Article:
We see that in most of the Bible, the Jews are called "בני ישראל/Israelites"; only in later books are they called "יהודים/Jews" (e.g. Esther 2:5, Zechariah 8:23), after the loss of the 10 tribes. However, the only word appearing for the language of the Jews is "יהודית/Jewish/Yiddish" -- no "לשון הקדש" or "עברית". Granted, one reference is during the 2nd Temple period (Nehemiah 13:24). However, in II Kings 18:26, an Assyrian emissary is asked to speak in "יהודית" rather than in ארמית/Aramaic.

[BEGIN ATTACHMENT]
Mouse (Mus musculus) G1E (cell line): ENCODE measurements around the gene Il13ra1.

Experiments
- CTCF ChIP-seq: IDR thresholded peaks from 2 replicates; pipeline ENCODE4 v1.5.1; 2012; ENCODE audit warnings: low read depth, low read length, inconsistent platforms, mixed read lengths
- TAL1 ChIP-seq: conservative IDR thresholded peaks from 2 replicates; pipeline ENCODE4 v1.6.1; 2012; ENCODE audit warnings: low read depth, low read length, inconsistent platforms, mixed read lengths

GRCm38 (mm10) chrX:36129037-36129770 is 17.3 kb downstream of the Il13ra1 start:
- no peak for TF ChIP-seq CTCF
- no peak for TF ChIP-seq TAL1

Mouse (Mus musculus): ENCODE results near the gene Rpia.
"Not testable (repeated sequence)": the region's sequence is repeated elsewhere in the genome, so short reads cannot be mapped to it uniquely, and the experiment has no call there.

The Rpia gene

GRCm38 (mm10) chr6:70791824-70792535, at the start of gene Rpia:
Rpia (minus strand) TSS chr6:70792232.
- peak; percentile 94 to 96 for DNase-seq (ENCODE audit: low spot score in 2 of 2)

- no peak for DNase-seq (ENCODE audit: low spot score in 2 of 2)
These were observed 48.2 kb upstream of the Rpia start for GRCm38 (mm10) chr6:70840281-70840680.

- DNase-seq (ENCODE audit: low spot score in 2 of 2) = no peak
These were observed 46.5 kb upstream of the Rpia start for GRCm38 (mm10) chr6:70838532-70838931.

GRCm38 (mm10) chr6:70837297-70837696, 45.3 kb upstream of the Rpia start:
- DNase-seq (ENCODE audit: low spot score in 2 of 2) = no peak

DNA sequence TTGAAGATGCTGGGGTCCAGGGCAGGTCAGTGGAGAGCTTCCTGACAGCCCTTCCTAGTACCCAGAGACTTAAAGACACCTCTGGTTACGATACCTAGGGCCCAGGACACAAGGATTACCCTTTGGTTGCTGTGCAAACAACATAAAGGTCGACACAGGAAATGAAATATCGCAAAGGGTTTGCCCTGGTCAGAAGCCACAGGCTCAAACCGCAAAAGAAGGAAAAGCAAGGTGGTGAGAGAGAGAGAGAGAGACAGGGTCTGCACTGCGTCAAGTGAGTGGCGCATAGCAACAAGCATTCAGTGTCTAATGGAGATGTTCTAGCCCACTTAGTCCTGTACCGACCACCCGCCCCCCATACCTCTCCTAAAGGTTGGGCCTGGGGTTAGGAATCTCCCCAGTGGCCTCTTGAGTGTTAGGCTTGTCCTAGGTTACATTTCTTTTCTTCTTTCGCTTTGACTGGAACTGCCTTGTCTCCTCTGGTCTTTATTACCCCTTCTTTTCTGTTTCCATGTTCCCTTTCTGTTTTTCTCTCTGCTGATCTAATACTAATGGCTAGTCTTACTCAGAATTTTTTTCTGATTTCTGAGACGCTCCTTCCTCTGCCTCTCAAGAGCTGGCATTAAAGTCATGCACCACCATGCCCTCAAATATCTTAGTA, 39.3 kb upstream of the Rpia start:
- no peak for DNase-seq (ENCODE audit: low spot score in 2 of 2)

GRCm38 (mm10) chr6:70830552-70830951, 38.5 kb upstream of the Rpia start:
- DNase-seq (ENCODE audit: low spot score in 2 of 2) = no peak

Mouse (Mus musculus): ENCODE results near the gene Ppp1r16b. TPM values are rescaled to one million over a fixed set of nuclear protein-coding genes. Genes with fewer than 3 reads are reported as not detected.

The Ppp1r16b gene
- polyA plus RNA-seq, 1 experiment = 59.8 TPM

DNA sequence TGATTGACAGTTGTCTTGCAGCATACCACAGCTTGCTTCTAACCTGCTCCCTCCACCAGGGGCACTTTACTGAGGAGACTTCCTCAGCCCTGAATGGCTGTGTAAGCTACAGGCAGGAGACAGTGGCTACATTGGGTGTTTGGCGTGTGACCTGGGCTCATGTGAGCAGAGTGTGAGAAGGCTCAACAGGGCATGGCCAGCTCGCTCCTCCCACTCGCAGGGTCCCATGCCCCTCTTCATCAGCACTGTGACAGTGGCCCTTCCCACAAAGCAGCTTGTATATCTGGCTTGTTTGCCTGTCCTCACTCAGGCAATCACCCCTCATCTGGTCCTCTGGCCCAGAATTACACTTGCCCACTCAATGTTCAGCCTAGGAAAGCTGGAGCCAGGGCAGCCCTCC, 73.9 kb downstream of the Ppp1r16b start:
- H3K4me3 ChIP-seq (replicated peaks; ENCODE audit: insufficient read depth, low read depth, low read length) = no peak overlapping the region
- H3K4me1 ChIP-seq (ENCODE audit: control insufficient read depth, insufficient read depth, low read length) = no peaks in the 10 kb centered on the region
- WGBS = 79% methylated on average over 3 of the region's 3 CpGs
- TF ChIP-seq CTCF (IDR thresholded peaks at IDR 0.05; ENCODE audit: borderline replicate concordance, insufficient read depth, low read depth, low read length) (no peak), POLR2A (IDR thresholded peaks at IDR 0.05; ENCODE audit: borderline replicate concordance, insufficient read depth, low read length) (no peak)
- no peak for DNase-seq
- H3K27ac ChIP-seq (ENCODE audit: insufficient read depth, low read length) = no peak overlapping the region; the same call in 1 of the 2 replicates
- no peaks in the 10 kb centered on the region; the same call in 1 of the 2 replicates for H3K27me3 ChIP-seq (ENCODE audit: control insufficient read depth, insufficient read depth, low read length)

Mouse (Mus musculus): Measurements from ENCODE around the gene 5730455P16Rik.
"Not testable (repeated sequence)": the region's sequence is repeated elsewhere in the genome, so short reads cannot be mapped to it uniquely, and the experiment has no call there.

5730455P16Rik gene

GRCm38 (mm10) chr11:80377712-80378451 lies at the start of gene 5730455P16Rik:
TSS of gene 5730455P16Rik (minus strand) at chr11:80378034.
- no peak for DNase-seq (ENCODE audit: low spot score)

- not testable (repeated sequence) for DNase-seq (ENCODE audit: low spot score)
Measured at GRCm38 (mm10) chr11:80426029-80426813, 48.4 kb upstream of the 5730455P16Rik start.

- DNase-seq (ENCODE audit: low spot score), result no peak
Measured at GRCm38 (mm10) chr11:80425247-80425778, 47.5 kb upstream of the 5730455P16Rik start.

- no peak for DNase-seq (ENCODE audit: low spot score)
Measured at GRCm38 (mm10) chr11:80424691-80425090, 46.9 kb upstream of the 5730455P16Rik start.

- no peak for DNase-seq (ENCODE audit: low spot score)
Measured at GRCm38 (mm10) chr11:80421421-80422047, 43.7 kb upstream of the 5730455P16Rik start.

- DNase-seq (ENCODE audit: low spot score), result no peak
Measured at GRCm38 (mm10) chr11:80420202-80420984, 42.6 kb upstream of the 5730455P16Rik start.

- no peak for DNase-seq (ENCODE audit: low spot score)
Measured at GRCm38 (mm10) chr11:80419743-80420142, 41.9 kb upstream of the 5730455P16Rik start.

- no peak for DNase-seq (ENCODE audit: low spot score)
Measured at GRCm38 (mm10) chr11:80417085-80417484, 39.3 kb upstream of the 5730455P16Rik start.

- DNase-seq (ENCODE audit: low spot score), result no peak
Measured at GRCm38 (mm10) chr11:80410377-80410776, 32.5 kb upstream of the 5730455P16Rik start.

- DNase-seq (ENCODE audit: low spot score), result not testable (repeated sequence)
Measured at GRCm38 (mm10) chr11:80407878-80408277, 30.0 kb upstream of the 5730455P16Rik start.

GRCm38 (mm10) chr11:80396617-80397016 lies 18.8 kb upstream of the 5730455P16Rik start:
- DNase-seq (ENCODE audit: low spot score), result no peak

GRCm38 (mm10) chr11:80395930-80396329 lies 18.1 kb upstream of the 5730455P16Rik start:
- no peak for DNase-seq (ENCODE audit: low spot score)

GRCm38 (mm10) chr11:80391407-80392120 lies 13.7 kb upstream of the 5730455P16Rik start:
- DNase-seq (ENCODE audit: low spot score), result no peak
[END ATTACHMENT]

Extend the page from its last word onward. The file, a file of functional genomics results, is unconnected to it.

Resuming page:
Why, then, even at this earlier point, when the entire nation of Israel lived in the land, is the language specifically referred to as the Judean language? Is that meant to imply that the other tribes were speaking something different? Or was it just the common, understood way of referring to the language?
On a related note, when did Hebrew begin to be known as עברית/Hebrew?